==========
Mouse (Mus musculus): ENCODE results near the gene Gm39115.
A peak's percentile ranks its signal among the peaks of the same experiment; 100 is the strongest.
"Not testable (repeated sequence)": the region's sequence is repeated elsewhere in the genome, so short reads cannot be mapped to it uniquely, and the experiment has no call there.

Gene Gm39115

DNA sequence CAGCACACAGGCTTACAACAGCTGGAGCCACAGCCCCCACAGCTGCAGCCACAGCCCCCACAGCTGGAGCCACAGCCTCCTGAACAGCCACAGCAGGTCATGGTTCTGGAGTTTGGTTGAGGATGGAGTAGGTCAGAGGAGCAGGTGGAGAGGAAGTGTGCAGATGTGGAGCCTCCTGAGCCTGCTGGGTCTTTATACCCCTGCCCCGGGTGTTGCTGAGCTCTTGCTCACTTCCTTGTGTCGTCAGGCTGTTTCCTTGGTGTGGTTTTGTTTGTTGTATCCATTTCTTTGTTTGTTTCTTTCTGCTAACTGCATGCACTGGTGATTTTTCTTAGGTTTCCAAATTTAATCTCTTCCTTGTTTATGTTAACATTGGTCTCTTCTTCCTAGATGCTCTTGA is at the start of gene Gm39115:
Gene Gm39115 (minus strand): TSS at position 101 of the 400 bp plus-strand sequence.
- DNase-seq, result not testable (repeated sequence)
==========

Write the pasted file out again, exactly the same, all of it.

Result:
Mouse (Mus musculus): ENCODE results near the gene Gm39115.
A peak's percentile ranks its signal among the peaks of the same experiment; 100 is the strongest.
"Not testable (repeated sequence)": the region's sequence is repeated elsewhere in the genome, so short reads cannot be mapped to it uniquely, and the experiment has no call there.

Gene Gm39115

DNA sequence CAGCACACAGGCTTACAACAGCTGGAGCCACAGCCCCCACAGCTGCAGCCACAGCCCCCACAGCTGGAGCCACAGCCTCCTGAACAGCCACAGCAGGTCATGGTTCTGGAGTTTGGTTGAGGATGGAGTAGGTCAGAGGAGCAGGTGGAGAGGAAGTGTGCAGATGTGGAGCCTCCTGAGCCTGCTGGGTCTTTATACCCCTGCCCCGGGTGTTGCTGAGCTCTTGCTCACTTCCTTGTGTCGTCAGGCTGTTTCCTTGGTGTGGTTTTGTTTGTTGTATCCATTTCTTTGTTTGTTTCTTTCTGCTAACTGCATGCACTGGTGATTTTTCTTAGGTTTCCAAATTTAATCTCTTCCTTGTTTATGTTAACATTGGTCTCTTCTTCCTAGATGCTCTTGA is at the start of gene Gm39115:
Gene Gm39115 (minus strand): TSS at position 101 of the 400 bp plus-strand sequence.
- DNase-seq, result not testable (repeated sequence)